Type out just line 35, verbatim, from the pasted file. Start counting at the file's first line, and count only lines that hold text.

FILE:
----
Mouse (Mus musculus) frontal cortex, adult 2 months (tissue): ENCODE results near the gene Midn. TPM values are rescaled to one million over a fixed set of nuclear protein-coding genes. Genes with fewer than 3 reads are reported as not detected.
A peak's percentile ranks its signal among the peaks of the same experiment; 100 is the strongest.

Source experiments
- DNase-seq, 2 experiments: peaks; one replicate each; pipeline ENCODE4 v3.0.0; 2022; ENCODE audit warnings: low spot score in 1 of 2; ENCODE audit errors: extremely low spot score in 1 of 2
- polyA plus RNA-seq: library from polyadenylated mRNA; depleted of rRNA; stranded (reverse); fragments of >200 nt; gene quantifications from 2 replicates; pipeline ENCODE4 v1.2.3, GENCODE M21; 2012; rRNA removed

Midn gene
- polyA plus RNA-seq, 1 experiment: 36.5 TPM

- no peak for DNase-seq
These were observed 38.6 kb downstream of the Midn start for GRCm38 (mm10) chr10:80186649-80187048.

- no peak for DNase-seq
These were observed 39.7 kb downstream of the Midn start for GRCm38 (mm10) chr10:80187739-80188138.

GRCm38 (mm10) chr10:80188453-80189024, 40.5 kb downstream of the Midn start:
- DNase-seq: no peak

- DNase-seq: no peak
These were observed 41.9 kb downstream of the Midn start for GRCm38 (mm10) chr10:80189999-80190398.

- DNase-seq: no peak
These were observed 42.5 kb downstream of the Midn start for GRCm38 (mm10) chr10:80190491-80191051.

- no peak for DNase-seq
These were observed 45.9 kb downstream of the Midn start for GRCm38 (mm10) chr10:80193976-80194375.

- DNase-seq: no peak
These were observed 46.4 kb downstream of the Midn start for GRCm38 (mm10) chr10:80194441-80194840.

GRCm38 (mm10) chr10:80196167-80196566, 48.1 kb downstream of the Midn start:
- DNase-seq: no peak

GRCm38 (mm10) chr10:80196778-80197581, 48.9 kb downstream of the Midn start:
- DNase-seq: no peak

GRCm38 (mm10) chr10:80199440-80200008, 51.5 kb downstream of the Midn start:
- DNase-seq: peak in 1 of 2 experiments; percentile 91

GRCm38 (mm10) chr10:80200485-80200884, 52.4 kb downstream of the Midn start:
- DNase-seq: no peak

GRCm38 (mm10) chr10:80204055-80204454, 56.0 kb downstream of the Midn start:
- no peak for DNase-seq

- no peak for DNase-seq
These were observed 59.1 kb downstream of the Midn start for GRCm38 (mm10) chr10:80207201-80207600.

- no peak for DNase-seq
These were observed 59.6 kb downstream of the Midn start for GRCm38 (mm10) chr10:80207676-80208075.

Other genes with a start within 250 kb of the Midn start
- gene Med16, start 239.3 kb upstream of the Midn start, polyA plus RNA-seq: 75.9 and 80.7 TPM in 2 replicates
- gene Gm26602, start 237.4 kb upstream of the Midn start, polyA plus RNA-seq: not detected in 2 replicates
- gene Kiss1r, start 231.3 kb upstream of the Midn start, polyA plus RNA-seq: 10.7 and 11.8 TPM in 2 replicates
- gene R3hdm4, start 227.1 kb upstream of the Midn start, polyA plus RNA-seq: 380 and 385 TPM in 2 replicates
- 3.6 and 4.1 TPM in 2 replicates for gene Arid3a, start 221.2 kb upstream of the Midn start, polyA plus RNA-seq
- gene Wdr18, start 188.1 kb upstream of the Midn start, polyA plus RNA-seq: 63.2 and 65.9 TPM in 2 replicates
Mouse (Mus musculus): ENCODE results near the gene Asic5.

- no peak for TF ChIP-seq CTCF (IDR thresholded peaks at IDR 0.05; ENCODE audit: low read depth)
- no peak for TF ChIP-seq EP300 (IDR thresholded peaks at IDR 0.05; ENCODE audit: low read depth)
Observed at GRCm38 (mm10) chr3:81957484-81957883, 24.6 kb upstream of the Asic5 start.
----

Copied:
These were observed 59.6 kb downstream of the Midn start for GRCm38 (mm10) chr10:80207676-80208075.